An Orphan Walks a Lonely Road

There are a few things you should know:

-There are an estimated 3.7 million orphans in South Africa today and close to half of them have lost their parents due to HIV/AIDS related illness.  

-Many orphans live in child-run homes (think of the show “Shameless” but not funny).  The communities help raise them.

-Children’s Centers are safe places kids can come during the day to play and learn.  The centers are mostly run by the grandmothers of the communities, but on their own, so the centers lack basic funding and the sophistication to source funding.  Enter Lonely Road.

The Lonely Road Foundation is not a charity.  One of Lonely Road’s excellent team members, Karabo, told us her view: Charities give help and then leave.  They create dependence.  We empower.

The difference is paramount not only in the results, but in the effort required.  It’s gratifying and fairly easy to donate clothes to a community in need.  But what happens when charities lose interest and the people still need clothes?  <Insert inevitable "Teach a man to fish" parable> 

Lonely Road works with the Children’s Centers in rural areas outside Johannesburg.  The centers provide one meal per day to the kids as well as a safe place to play and learn.  The centers also offer a gateway to the communities and, through the centers, Lonely Road is able to identify needs and address them.

We visited two of the centers in our short time working with Lonely Road.  The children are sweet and mischievous and silly.  They clung to Ryan the entire time (males are hard to come by).  They were rowdy until mealtime when they sat quietly to finish their food.  They listened to the grandmother teacher unlike any child I’ve ever seen and they danced like maniacs during dance time.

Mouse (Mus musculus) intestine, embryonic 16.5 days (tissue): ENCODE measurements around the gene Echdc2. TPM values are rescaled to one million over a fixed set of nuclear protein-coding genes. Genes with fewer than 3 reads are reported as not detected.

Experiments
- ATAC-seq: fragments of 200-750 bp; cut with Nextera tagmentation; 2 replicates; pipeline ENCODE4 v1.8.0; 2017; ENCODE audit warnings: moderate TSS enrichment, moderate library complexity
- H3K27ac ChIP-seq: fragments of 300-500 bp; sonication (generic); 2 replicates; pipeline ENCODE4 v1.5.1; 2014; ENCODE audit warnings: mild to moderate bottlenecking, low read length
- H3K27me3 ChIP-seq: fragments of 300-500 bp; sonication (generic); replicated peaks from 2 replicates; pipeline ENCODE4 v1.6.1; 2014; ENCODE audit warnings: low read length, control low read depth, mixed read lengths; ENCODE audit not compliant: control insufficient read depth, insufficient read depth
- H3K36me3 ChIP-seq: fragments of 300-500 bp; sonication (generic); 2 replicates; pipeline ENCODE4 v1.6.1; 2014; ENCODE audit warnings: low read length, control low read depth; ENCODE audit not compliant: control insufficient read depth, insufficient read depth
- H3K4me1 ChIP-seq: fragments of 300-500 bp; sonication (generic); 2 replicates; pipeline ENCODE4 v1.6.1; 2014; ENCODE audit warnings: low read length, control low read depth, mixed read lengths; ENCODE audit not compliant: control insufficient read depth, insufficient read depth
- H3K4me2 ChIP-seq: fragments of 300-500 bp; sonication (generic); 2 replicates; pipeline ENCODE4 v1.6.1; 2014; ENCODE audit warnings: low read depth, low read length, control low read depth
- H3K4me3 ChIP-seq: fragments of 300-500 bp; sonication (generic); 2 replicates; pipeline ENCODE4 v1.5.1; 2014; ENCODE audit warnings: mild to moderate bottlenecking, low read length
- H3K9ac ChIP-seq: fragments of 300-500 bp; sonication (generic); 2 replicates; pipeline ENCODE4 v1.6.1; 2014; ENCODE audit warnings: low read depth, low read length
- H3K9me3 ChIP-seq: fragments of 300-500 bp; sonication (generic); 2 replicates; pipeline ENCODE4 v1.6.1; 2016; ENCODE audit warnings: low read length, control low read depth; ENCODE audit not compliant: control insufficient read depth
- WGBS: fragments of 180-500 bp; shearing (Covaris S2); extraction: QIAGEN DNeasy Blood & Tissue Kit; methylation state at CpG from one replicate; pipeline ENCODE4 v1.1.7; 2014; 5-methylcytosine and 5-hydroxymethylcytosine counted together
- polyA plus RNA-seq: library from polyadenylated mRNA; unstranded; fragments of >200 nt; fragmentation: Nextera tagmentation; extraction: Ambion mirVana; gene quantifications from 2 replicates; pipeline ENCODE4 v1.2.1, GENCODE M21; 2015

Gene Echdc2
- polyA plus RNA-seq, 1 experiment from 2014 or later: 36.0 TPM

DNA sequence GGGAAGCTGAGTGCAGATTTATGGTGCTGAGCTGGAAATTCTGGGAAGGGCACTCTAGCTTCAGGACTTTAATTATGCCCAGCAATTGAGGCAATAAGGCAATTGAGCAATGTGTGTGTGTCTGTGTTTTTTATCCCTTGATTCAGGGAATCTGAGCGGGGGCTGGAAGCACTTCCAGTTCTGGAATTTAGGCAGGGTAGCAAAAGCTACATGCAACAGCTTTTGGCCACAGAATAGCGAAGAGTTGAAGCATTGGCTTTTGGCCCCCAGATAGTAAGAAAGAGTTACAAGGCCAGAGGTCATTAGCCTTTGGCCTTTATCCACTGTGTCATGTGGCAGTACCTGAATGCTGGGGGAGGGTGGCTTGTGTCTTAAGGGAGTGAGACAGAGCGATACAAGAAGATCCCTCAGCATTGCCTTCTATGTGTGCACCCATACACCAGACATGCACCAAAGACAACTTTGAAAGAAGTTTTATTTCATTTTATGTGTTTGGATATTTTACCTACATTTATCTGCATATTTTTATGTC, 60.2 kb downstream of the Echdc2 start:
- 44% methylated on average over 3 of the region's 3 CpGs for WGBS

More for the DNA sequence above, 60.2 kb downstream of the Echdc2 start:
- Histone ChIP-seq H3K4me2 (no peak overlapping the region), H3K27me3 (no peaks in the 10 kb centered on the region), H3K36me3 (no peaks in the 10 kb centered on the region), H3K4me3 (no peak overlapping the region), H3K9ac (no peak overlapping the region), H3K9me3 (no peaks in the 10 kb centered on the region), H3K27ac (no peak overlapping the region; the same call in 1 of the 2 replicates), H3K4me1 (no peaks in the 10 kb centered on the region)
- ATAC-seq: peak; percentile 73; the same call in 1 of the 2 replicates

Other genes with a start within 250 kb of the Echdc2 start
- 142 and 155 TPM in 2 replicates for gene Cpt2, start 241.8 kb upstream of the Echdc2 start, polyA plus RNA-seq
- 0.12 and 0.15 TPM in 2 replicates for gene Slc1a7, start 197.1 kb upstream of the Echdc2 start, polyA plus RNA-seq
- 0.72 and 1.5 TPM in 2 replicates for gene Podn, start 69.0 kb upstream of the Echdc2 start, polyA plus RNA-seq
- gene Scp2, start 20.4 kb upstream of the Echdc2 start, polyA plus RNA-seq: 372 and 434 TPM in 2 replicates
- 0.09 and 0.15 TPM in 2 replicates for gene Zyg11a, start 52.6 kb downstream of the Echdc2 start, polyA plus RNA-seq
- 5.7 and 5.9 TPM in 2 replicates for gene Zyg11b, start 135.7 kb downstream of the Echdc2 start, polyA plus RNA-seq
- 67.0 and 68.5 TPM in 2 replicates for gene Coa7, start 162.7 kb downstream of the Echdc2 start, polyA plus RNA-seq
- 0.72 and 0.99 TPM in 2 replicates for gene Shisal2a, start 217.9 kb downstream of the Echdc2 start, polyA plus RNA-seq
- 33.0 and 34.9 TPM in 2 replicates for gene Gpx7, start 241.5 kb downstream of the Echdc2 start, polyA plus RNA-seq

This is  my favorite pic.  Those kids are like "WHO is this guy and WHAT is he doing on my rug?"

This game went on for a while...

Meal Time = Quiet Time

Then they fell in love.

Until meal time called!

These kids play hard!

The donated toys stay safe in the cupboards so they don’t get messed up.   The kids play games and sing songs without them.  These kids don’t need toys. These kids need food.  The government funding has just been revoked without explanation (South Africa’s government has made great strides in our lifetime, but is still an incredibly frustrating and complex mess) so the one meal that the Centers offer (and often the only meal the kids get) is currently in limbo.  These kids are easy to help because they need so little and it’s not their fault. 

We spent time with the people behind Lonely Road and were moved by their kindness.  These people are the real deal.  They work tirelessly with the Children’s Centers and the communities to help in responsible and effective ways.  The good kind of giving is complicated and I’m grateful there are smart and effective people in the world like those at Lonely Road to do it.  I trust them. 

Go to their site to learn more and give what you can.  They’ll do the rest.

See the Full Lonely Road Photo Gallery Here.